By using noise complaints to show that urban sounds had a substantial negative impact on New York residents in the 1920s, The Roaring Twenties project alludes to noise as a threat. The successfully challenge nostalgic reactions to modern noise pollution that idealize old New York by showing how wrought New York has always been with noise pollution. But they connect historical noise pollution to virtual noise pervasiness in the present, citing that people tune themselves out with smartphones and iPods. This is an unfair and lazy use of the past to make claims about assumed negative effects of contemporary technology. Michael Bull discusses how iPod users shape the aesthetic experience of the urban landscape through audio choice. Bull argues that by choosing what sounds inhabit landscape, portable media "energizes" and transforms "mundane space," making it more affective.37 Portable media is a serious element of human experience. In that same light, however, the project shows that simply because noise is ubiquitous does not mean people treat it unconsciously: New Yorkers worked in urban landscapes; residents understood their sonic environment; industrial workers listened to their machines for feedback. They challenge the idea that ubiquity means accepted and 'background' - that people perform tasks unaware of their sphere of sound.
Each soundscape project I have presented recognizes the relationship between space and sound - whether a map, virtual reconstruction of archaeological sites, or embodied virtual reality. My project explores the relationship between sound and space differently than most sensory studies projects by focusing on the relationship between sound and memory with living Pembroke residents. The next chapter explores how I attempted to sonify the Pembroke landscape.
1 Mark Grimshaw and Tom Garner, Sonic Virtuality: Sound as Emergent Perception (New York: Oxford University Press, 2015), 30-31.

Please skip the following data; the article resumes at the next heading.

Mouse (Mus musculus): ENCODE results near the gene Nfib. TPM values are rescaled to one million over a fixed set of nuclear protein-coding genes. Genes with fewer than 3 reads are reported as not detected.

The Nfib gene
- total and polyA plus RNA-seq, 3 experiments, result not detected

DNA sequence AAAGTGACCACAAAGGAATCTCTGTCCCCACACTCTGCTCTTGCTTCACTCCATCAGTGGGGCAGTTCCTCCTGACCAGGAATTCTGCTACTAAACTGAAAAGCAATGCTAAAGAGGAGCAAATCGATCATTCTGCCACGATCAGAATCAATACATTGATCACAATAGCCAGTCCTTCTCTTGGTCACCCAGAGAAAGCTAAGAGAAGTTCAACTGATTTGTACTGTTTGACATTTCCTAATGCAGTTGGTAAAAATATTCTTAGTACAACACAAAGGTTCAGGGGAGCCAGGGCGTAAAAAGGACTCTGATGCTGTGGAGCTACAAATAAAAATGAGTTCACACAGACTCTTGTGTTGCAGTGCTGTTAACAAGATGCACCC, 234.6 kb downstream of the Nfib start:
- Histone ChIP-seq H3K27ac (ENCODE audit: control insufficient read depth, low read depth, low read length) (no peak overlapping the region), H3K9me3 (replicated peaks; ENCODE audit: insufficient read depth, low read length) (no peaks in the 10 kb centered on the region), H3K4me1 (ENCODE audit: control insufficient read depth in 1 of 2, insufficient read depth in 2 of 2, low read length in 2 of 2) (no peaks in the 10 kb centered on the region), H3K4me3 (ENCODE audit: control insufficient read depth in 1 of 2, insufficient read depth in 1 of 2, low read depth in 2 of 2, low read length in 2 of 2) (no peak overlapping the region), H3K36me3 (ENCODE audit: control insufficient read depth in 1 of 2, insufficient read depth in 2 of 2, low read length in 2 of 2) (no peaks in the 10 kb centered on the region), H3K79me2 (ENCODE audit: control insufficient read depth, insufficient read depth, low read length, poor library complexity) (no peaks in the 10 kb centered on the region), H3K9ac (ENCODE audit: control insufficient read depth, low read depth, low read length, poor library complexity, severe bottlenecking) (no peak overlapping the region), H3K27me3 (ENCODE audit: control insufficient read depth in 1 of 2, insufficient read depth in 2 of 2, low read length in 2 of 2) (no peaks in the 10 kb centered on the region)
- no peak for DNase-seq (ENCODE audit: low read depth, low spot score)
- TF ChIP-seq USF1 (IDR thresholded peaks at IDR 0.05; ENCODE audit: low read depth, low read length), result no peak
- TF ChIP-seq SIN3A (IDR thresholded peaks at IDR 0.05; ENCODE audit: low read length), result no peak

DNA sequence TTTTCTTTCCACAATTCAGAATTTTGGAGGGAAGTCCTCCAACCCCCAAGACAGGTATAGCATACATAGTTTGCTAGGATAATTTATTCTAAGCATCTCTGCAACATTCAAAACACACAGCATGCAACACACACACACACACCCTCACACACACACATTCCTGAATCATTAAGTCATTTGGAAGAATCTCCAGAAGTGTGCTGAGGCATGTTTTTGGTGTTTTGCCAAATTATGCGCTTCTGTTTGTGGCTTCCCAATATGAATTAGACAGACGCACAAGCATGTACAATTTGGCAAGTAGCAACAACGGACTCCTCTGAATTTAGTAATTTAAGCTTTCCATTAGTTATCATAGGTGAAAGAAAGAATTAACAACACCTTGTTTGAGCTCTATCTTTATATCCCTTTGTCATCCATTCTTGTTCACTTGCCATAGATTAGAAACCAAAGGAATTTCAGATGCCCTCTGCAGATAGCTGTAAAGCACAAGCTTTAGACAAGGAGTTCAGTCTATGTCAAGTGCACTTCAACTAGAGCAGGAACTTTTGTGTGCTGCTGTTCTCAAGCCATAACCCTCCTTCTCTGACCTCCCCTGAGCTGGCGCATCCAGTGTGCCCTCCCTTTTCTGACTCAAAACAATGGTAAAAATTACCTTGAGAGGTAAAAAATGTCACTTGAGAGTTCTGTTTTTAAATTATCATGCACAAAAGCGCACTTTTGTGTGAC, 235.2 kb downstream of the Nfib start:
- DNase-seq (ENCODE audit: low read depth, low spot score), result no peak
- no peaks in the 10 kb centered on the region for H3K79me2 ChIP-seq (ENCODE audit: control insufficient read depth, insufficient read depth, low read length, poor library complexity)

2 Don Ihde, Listening and Voice: A Phenomenology of Sound (Athens: Ohio University Press, 1976), 5.
3 Jonathan Sterne, ed., The Sound Studies Reader (New York: Routledge, 2012), 5.
4 Michel Chion, "The Three Listening Modes" in The Sound Studies Reader (New York: Routledge, 2012), 49.
5 Ibid., 49-50.
6 Ibid., 50-51.
7 Stuart Eve, Dead Men’s Eyes: Embodied GIS, Mixed Reality and Landscape Archaeology (BAR British Series 600, 2014), 11.
8 Tim Ingold, "The Temporality of Landscape" in The Perception of the Environment: Essays on Livelihood, Dwelling and Skill (London ; New York: Routledge, 2000), 157.
9 Ian Hodder, Entangled: An Archaeology of the Relationships between Humans and Things (Malden, MA: Wiley-Blackwell, 2012), 89, 101.
10 Eve, Dead Men's Eyes, 12-13.
11 Ibid., 16.
12 R. Murray Schafer, The Soundscape; Our Sonic Environment and the Tuning of the World (Rochester, Vermont: Destiny Books, 1994), 7.
13 Ibid., 8.
14 Ihde, Listening and Voice, 5.
20 Ihde, Listening and Voice, 113.
21 Tim Ingold, “Against Soundscape,” Autumn Leaves, Double Entendre, 2007
23 Mark Grimshaw and Tom Garner, Sonic Virtuality: Sound as Emergent Perception (New York: Oxford University Press, 2015), 51.
24 Ibid., 38.
25 Crétien van Campen, The Proust Effect: The Senses as Doorways to Lost Memories, First edition (Oxford: Oxford University Press, 2014), 17.
26 Ibid., 16.
28 Eve, Dead Men's Eyes, 113-114.
30 Jeff D. Veitch, “Johnny Cash in the Baths of Neptune,” Ancient Noise, November 23, 2015, http://jeffdveitch.wordpress.com/2015/11/23/johnny-cash-in-the-baths-of-neptune/.
31 Tara Copplestone, "Making things: Photobashing as Archaeological Remediation?," Gaming Archaeo, November 12, 2015, http://blog.taracopplestone.co.uk/making-things-photobashing-as-archaeological-remediation/.
33 "The Ottoman Empire's Sonic Past," Ottoman History Podcast, November 2015, http://www.ottomanhistorypodcast.com/2015/11/ottoman-sonic-history.html.
34 Veitch, “Johnny Cash in the Baths of Neptune,” http://jeffdveitch.wordpress.com/2015/11/23/johnny-cash-in-the-baths-of-neptune/.
37 Michael Bull, "The Audio-Visual iPod," in The Sound Studies Reader (New York: Routledge, 2012), 199-200.